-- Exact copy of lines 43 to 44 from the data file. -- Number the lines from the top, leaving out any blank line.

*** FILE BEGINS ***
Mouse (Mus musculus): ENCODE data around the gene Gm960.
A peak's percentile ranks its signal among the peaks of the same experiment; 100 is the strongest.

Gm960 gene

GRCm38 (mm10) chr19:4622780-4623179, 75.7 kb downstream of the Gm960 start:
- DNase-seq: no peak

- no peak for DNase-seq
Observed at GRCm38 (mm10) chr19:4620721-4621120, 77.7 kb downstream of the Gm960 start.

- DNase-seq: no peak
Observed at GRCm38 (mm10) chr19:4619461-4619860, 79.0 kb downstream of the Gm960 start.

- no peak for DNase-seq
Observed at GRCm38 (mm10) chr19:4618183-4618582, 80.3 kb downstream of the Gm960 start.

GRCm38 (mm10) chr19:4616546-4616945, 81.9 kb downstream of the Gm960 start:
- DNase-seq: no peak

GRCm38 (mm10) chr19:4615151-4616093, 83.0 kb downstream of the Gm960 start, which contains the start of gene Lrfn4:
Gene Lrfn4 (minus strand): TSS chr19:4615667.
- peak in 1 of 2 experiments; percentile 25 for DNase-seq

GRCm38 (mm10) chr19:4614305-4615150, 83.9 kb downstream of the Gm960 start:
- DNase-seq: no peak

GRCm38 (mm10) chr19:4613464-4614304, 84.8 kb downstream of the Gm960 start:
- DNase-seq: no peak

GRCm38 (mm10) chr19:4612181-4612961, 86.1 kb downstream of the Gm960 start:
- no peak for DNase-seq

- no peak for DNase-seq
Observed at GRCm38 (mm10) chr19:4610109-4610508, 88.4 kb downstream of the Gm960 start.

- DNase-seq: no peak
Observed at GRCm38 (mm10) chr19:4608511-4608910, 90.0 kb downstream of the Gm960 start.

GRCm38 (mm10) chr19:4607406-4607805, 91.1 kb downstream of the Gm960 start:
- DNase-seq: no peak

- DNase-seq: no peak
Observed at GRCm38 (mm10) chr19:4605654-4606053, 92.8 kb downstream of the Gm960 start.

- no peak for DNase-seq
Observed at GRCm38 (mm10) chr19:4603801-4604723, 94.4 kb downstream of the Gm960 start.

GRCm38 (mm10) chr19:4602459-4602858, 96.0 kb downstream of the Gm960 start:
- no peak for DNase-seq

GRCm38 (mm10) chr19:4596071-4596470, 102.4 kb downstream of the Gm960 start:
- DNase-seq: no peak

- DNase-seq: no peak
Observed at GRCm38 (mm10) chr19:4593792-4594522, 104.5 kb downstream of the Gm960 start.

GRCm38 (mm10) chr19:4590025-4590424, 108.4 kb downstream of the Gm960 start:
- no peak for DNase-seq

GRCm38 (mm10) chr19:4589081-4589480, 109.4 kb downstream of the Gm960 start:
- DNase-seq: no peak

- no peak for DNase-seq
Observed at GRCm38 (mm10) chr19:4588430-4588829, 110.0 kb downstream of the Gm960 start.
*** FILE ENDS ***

- no peak for DNase-seq
Observed at GRCm38 (mm10) chr19:4588430-4588829, 110.0 kb downstream of the Gm960 start.